(Editor's note: Updated 1:58 p.m. ET with Hurwitz and Ovum analysts comments.)
April 25, 2012 – IBM has reached a definitive agreement to acquire enterprise data search and navigation software provider Vivisimo, a move meant to deepen the discovery elements of IBM’s big data product line.
Vivisimo software groups data search and collaborate on results from in-house and online sources, highlighted in its flagship unified search repository platform, Velocity. Vivisimo CEO John Kealey appealed to the end-user access and visualization in his company’s software during a time when “businesses need a faster and more accurate way to discover and navigate big data.”
In announcing the deal Wednesday, IBM stated that Vivisimo’s technology would be incorporated into its big data platform in an effort to increase automation of data into analytics applications and real-time network monitoring and fraud detection. Those efforts have also been echoed in IBM’s initiatives with Smarter Analytics, its software and services launched last month, and future uses of the back-end data combing capabilities shown on TV quiz shows with its analytics supercomputer Watson.
Ovum Research has consistently given Vivisimo high marks for its search and navigation software. Ovum Senior Analyst Mike Davis said in a statement on the release that the deal puts a little more weight behind vendor hype on big data functionality, and, for IBM specifically, brings in a complimentary analytical search component for information "often obscured by the rapidly increasing volumes of corporate and associated social media data."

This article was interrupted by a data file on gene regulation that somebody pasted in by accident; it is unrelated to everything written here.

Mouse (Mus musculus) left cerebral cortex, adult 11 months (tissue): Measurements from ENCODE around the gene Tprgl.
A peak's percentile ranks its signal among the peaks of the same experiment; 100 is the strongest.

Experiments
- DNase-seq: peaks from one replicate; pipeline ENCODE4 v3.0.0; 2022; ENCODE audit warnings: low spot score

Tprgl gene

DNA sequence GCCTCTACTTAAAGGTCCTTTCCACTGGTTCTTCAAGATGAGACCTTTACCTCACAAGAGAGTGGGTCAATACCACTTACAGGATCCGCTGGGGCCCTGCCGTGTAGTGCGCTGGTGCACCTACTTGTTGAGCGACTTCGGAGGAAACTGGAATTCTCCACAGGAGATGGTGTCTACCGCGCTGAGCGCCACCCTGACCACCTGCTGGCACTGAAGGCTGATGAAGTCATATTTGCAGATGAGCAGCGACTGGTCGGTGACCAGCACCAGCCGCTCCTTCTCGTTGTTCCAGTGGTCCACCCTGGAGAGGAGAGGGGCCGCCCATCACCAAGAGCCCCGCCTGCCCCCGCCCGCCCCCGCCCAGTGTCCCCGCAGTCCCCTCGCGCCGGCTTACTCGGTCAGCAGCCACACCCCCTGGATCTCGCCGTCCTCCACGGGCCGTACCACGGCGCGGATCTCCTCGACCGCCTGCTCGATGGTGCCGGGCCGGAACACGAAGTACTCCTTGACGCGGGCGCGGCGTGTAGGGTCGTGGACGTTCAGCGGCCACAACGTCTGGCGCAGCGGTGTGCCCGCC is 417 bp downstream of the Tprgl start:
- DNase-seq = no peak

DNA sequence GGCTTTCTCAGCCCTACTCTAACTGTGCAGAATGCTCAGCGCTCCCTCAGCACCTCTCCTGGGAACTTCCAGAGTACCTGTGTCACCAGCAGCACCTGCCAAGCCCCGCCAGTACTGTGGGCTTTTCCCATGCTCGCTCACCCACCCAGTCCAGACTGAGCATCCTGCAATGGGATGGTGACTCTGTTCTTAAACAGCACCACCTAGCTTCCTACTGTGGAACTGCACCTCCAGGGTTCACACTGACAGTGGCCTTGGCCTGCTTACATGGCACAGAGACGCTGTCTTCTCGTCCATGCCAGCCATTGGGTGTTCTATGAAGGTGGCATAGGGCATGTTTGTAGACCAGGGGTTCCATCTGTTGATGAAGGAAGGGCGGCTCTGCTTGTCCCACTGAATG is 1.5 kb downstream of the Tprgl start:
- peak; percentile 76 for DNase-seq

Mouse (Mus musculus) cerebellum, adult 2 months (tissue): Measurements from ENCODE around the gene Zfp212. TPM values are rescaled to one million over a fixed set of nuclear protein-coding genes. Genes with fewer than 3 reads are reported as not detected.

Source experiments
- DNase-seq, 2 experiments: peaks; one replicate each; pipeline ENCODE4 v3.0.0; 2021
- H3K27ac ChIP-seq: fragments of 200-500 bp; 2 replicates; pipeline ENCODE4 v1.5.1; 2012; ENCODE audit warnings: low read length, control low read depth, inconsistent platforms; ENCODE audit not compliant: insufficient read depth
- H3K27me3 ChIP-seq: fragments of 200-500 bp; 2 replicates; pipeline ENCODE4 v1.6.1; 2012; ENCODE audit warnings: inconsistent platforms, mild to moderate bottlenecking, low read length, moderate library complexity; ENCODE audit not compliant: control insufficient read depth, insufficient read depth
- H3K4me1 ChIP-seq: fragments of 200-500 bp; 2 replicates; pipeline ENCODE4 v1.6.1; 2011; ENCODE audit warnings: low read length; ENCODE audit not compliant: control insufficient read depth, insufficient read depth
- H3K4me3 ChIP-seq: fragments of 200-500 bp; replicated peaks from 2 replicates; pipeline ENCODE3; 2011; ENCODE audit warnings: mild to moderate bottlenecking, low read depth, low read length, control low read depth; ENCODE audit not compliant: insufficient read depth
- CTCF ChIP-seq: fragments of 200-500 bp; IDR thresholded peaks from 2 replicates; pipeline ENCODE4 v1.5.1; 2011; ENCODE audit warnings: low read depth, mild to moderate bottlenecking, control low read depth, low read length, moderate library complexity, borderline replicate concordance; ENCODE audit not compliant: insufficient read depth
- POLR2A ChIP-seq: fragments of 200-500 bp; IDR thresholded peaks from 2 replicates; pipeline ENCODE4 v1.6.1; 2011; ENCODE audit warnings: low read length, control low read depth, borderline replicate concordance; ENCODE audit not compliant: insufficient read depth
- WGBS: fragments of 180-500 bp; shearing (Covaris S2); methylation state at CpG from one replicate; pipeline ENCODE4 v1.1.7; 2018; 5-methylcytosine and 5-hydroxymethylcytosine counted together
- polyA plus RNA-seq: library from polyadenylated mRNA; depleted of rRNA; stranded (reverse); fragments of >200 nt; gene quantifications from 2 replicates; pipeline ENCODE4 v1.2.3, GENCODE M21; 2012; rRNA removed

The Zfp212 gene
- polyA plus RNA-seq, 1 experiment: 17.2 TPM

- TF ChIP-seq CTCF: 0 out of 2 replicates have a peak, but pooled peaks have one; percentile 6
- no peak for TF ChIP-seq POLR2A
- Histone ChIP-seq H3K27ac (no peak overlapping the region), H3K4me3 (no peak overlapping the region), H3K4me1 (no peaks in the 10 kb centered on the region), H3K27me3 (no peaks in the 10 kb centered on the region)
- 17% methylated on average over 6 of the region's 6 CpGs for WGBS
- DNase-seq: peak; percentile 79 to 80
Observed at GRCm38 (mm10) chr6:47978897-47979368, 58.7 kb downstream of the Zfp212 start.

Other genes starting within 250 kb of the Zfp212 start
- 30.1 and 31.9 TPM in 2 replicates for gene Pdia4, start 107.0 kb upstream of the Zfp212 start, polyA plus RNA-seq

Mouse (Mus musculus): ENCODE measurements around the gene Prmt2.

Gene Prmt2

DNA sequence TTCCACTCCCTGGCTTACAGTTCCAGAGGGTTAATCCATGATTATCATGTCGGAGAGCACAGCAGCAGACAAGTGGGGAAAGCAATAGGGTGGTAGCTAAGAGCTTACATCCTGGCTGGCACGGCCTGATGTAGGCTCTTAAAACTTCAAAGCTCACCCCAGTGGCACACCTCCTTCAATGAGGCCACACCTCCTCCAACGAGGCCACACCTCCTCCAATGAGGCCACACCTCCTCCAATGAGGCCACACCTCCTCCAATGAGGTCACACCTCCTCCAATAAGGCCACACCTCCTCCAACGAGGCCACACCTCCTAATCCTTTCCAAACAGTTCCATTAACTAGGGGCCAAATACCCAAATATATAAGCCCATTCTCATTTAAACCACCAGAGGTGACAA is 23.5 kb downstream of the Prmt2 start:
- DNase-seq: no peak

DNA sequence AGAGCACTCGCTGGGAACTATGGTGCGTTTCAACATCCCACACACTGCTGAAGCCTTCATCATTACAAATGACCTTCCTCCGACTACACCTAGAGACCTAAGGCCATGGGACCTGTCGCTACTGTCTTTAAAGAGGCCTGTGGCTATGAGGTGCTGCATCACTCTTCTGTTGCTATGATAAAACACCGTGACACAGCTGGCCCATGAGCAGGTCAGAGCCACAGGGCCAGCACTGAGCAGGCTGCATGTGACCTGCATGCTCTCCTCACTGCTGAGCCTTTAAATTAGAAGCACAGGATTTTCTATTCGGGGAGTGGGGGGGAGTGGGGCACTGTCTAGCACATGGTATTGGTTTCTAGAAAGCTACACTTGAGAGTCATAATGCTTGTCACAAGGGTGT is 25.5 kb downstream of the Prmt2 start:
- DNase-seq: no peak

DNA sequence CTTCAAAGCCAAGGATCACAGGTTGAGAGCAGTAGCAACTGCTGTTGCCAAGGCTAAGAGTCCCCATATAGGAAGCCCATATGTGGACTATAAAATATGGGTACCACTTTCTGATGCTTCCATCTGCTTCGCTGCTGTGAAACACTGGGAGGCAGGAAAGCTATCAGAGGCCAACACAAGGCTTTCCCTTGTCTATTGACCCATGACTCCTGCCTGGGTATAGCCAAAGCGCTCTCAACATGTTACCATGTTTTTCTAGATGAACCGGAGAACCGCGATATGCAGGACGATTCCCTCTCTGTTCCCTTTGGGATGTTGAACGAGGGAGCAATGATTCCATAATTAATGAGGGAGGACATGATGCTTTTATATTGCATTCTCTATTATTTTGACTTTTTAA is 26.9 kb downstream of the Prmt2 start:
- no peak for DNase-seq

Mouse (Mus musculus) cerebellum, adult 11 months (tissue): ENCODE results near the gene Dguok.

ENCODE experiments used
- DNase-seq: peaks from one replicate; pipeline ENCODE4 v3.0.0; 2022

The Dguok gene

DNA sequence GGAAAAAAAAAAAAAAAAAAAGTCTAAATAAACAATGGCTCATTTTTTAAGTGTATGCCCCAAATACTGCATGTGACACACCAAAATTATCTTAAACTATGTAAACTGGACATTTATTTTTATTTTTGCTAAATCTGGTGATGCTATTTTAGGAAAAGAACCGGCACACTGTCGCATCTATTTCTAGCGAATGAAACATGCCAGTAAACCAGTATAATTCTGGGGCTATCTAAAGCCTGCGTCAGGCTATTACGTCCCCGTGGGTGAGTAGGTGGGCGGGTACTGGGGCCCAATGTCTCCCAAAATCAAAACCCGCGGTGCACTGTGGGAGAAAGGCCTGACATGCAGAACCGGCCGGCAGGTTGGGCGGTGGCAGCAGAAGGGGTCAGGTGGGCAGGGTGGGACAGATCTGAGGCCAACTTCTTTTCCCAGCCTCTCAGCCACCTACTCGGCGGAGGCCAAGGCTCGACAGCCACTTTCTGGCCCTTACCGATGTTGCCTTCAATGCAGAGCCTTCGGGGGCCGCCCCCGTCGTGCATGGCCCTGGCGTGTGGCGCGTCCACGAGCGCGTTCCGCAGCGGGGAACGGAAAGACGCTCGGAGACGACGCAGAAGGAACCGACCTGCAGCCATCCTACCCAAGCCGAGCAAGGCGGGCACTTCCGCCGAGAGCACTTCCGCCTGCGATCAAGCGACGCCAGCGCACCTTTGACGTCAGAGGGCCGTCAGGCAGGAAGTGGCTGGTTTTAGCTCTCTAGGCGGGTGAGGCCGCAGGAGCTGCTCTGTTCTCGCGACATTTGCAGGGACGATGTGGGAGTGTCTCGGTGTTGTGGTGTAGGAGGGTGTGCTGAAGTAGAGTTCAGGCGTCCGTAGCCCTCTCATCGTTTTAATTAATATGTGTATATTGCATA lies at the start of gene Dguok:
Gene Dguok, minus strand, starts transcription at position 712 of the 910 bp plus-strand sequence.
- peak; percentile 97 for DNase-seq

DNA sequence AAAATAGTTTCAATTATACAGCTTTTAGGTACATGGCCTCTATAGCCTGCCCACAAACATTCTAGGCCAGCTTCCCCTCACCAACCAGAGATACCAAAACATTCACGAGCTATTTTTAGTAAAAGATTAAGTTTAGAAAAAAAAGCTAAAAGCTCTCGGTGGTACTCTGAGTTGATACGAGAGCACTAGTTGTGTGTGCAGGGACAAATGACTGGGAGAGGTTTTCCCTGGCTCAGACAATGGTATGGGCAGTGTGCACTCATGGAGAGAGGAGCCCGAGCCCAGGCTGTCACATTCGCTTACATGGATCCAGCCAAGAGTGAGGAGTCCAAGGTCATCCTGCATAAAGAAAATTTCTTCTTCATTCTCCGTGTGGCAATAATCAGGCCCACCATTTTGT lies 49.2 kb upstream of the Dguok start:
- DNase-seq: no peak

Based in Pittsburgh, Vivisimo was founded in 2000 by a trio of computer science researchers from Carnegie Mellon University. Those deep data and IT roots from Carnegie should add confidence on the acquisition move by IBM, says Judith Hurwitz, president of consultancy Hurwitz and Associates. Hurwitz says the complimentary structured and unstructured data analysis behind Vivisimo's product line keep in step with IBM's strategy of easily integratable transactions over the last few years. And the deal, along with VMware's proposal for cloud analytics software startup Cetas late Tuesday, hint at continued activity in big data transactions in the second quarter of 2012.
Vivisimo is privately held and holds a customer base that includes the U.S. Air Force, Eli Lilly and LexisNexis.
Financial terms of the proposed deal were not disclosed, though IBM stated that Vivisimo’s 120 employees would join its Software Group.
Along with the deal proposed on Wednesday, IBM stated it would broaden its big data platform to run on distributions aside from just Apache Hadoop, starting with Cloudera. Cloudera Hadoop clients can now tap into IBM’s platform for complex analytics and the creation of data management software applications. Earlier this year, Oracle tied its big data appliance to the Cloudera framework and Teradata marked a big data partnership with Hortonworks, another Hadoop platform.
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